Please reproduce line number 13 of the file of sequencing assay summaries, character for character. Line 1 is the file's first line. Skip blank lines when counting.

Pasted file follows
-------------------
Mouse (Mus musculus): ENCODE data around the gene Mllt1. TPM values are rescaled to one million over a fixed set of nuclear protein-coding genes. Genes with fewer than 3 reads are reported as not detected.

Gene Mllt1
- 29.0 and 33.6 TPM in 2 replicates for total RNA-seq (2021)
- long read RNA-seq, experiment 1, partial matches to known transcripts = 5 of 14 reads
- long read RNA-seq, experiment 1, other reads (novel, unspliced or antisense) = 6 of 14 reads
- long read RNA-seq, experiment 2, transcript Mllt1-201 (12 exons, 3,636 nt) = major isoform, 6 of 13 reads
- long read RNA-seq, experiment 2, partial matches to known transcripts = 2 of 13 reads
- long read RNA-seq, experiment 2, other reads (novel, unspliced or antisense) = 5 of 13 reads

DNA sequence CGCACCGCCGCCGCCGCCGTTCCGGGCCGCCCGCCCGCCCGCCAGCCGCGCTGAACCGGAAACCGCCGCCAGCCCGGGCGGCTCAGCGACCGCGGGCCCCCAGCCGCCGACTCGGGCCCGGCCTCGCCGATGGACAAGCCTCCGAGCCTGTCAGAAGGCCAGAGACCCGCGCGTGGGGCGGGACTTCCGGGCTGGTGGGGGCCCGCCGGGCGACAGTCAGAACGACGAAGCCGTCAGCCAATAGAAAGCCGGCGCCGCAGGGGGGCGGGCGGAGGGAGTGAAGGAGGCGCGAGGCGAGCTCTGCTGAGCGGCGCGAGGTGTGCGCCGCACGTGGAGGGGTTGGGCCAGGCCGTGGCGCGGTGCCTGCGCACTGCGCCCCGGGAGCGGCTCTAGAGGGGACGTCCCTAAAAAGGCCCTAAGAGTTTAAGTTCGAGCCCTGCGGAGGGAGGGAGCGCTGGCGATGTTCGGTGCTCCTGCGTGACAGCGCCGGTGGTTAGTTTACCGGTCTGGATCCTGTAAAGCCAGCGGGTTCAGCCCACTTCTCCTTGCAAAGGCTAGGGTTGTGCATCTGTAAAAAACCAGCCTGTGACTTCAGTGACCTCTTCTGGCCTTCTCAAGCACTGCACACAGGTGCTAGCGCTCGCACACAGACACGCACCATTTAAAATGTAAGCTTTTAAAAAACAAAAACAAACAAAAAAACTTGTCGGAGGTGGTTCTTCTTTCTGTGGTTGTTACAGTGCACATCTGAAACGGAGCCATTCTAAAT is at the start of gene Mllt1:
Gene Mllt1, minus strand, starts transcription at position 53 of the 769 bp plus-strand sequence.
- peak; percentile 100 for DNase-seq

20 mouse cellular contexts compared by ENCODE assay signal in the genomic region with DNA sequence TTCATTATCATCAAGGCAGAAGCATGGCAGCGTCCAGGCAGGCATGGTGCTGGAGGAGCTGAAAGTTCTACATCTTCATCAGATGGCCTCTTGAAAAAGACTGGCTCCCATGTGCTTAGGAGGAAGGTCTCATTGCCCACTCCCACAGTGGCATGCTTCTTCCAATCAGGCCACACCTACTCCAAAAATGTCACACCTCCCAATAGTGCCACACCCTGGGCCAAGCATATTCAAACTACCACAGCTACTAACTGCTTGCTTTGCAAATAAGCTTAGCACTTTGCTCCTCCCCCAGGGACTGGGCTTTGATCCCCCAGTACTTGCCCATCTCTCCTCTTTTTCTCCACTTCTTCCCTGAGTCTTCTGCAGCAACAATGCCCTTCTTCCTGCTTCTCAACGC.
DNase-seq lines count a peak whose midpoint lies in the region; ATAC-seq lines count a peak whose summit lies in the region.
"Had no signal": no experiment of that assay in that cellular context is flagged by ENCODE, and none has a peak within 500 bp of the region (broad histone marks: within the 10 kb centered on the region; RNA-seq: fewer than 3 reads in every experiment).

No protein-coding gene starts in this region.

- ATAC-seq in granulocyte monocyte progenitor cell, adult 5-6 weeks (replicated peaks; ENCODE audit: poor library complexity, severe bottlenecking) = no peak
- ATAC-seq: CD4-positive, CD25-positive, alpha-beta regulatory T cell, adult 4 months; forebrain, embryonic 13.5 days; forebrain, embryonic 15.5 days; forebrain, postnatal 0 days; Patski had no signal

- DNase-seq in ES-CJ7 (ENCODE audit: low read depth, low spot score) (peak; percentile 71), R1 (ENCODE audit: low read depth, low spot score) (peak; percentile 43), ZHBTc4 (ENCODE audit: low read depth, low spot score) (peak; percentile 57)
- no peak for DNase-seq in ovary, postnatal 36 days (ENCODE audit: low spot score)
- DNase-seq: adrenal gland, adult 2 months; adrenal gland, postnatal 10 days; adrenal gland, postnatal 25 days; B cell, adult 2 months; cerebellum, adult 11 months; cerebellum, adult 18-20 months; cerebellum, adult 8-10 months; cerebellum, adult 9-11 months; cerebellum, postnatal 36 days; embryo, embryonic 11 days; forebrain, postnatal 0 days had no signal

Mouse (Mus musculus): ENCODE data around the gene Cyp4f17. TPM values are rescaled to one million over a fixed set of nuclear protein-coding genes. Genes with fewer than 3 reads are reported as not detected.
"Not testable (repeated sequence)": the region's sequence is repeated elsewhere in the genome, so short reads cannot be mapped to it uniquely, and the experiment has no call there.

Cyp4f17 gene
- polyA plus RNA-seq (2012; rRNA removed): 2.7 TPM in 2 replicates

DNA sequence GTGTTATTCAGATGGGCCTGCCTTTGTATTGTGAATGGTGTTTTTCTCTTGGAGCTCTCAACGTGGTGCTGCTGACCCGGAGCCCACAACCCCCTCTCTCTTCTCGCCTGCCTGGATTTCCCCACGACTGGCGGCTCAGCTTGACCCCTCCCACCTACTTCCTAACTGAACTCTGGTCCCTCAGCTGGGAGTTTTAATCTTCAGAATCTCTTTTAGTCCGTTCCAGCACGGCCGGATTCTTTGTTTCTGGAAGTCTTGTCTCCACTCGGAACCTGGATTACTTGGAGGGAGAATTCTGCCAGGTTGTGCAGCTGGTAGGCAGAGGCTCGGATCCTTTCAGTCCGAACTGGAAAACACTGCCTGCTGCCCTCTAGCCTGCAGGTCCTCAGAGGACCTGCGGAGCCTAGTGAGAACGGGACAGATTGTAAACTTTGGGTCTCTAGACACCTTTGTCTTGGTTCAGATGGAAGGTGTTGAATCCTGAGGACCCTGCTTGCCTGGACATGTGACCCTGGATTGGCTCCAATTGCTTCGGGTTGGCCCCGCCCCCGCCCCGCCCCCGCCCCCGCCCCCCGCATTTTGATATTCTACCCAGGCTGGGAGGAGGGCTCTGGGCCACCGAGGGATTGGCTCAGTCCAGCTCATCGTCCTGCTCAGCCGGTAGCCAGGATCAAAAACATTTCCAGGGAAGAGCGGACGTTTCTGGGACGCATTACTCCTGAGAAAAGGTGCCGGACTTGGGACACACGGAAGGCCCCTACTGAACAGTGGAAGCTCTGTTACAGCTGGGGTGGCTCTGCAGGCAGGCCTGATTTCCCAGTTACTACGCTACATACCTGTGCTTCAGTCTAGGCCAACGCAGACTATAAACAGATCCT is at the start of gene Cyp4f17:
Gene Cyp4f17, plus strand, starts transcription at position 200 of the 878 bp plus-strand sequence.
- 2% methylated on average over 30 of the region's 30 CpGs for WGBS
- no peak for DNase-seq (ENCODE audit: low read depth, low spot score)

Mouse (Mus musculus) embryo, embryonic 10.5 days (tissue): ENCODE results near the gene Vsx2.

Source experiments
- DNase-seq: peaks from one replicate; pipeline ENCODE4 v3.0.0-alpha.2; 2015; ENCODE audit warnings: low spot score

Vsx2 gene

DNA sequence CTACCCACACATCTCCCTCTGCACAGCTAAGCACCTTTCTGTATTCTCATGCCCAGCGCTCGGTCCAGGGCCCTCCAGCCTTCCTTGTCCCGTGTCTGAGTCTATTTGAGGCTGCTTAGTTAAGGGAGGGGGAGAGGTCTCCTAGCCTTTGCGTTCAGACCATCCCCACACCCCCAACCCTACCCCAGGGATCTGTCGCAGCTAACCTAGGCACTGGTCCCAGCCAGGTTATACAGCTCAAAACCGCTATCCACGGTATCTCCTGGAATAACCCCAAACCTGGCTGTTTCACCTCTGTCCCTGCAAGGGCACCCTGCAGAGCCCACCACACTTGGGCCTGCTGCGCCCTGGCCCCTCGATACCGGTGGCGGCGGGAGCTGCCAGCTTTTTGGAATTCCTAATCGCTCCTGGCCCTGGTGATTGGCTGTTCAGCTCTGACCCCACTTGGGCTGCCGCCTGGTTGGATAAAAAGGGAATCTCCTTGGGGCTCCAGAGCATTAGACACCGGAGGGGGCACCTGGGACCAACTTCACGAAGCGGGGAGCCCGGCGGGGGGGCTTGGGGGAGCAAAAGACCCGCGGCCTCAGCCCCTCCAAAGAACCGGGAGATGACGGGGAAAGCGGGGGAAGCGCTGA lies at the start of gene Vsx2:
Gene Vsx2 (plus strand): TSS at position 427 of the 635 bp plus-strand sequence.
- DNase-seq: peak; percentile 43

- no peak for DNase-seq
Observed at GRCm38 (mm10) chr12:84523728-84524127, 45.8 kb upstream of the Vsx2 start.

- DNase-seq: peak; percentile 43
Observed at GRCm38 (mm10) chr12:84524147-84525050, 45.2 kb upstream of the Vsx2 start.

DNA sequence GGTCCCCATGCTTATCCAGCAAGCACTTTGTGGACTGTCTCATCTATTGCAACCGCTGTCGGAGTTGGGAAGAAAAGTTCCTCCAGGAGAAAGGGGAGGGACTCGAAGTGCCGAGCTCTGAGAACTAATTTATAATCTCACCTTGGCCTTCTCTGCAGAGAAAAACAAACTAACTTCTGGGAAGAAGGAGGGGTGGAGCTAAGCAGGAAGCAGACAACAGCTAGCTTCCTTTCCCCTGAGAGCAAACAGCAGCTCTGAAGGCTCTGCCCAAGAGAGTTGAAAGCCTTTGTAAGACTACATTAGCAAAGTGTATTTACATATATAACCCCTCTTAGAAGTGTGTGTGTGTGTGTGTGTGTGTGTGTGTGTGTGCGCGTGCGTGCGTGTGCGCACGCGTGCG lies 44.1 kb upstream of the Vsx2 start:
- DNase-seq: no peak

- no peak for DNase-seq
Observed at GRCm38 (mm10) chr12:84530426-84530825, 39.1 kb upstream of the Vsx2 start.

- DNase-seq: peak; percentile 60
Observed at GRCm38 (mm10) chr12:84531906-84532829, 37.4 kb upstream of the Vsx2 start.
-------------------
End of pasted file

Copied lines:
DNase-seq lines count a peak whose midpoint lies in the region; ATAC-seq lines count a peak whose summit lies in the region.